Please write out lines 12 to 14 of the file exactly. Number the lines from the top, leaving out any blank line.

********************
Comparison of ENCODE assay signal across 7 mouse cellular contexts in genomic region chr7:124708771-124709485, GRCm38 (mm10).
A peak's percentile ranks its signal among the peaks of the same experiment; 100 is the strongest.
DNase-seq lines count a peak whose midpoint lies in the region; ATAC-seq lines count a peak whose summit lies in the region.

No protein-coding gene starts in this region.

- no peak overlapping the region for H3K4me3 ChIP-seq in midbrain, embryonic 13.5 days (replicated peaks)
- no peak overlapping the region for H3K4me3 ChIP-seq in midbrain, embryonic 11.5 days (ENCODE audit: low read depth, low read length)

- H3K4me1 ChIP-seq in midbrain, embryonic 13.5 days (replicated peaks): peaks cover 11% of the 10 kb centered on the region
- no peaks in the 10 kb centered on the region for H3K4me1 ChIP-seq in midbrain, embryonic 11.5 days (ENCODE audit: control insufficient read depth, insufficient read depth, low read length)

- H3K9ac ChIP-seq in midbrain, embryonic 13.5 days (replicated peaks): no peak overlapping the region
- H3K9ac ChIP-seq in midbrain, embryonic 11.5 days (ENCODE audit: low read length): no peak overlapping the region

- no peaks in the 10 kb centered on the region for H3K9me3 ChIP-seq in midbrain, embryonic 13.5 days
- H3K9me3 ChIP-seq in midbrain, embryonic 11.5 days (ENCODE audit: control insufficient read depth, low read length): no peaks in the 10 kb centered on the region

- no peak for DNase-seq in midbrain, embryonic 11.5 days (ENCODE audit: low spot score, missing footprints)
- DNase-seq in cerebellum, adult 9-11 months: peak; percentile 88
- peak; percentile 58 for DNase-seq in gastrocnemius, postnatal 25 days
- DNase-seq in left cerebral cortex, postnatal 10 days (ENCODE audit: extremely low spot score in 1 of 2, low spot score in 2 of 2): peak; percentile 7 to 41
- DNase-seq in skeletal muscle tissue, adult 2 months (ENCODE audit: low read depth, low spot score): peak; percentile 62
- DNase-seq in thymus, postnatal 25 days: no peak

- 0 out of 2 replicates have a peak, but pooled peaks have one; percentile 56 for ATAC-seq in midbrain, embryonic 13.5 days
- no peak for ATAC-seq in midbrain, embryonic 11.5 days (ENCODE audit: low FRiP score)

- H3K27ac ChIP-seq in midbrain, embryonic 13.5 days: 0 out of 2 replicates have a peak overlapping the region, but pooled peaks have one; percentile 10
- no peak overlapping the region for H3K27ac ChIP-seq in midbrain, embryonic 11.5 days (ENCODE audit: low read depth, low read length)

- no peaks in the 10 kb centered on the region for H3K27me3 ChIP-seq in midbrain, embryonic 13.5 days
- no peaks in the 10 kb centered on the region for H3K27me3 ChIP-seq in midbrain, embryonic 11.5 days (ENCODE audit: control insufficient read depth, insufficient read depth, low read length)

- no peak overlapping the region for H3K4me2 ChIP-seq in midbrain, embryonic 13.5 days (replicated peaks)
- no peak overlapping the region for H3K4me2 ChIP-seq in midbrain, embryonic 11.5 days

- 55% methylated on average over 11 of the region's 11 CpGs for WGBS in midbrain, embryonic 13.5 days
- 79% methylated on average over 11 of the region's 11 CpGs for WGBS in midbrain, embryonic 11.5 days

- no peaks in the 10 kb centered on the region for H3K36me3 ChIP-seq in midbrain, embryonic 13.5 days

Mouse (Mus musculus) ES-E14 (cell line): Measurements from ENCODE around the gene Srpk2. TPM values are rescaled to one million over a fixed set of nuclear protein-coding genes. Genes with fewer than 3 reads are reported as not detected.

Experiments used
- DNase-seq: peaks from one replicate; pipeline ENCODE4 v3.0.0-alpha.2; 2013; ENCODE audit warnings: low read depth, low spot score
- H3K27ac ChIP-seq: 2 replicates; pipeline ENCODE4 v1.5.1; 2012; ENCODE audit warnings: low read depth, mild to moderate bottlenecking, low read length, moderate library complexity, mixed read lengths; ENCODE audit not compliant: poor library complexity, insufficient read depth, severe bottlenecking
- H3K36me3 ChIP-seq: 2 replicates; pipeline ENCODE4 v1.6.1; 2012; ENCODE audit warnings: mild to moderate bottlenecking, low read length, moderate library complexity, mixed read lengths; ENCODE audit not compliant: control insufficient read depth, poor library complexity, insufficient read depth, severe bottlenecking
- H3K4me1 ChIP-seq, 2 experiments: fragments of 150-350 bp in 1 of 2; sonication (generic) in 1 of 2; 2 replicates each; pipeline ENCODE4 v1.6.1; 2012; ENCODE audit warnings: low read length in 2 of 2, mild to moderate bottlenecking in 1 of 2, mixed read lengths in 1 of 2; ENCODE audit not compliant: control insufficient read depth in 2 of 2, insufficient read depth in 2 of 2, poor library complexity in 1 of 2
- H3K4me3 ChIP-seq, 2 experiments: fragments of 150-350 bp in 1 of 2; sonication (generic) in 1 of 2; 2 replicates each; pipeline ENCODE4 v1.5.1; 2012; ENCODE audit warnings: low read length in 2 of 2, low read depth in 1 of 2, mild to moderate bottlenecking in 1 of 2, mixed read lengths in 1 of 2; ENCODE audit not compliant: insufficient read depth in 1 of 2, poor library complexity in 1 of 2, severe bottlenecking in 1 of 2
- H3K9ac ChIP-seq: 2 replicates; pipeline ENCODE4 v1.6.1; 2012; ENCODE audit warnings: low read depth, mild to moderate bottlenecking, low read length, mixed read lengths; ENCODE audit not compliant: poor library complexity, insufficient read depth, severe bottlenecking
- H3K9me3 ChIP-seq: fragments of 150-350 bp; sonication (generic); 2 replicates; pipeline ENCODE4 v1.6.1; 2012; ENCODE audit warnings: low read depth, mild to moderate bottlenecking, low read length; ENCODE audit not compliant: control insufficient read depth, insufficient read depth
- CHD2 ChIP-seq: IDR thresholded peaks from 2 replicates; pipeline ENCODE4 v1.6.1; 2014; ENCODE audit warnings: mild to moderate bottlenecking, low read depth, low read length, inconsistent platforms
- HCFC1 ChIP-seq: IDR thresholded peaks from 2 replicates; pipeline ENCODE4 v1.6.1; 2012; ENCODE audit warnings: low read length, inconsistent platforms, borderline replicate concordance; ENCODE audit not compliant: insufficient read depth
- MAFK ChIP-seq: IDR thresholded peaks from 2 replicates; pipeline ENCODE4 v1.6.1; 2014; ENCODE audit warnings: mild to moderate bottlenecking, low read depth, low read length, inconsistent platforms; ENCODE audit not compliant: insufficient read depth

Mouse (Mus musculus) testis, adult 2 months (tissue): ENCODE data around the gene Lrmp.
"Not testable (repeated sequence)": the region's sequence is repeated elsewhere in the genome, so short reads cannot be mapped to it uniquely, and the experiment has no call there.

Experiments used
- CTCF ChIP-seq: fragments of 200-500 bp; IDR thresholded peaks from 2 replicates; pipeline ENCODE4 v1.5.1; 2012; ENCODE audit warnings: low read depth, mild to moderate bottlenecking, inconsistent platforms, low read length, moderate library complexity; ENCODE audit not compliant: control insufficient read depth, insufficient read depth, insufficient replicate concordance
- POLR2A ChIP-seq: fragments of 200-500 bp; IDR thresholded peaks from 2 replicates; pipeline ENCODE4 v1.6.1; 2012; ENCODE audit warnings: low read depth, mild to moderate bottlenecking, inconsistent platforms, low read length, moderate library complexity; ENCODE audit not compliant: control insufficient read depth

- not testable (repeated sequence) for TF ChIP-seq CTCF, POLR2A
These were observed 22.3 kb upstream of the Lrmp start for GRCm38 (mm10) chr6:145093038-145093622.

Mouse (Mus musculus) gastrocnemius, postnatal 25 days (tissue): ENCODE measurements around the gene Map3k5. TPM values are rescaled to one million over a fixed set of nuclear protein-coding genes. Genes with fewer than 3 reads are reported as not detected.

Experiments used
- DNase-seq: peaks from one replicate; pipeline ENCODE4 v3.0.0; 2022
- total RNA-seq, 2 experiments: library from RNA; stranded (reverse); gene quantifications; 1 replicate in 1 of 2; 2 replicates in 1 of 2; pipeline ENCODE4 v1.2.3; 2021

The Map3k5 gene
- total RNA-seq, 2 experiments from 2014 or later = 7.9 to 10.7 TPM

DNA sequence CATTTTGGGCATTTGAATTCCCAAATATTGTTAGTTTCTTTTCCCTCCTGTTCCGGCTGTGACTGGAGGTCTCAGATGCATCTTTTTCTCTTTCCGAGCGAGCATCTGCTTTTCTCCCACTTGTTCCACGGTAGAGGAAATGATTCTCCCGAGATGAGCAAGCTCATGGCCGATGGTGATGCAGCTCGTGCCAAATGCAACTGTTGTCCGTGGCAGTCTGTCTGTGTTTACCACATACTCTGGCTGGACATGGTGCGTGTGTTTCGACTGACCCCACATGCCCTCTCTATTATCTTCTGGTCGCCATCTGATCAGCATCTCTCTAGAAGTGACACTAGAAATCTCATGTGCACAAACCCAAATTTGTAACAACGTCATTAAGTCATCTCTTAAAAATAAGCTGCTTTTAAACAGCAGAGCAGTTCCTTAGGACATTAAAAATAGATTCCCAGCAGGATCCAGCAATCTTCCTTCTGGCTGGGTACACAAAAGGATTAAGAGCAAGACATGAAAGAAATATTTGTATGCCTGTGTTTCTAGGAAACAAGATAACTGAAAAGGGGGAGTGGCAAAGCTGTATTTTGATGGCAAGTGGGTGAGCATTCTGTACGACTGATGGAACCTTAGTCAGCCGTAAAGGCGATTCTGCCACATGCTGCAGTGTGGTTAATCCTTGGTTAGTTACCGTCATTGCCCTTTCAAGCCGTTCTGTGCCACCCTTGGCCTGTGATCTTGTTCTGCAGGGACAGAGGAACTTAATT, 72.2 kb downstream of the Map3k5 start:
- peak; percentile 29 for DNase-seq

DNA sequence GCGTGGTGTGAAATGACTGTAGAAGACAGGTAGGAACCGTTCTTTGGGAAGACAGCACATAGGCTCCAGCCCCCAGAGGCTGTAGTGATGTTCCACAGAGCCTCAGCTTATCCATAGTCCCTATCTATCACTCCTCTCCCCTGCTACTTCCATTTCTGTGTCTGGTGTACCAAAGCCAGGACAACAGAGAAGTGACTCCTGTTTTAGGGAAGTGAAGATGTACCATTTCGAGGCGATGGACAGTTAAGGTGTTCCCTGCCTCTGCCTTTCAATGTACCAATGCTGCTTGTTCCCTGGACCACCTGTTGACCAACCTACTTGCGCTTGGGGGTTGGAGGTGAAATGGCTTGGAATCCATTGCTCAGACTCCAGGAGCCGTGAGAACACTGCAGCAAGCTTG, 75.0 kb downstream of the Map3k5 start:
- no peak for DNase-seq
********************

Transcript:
- H3K9me3 ChIP-seq in midbrain, embryonic 11.5 days (ENCODE audit: control insufficient read depth, low read length): no peaks in the 10 kb centered on the region

- no peak for DNase-seq in midbrain, embryonic 11.5 days (ENCODE audit: low spot score, missing footprints)
- DNase-seq in cerebellum, adult 9-11 months: peak; percentile 88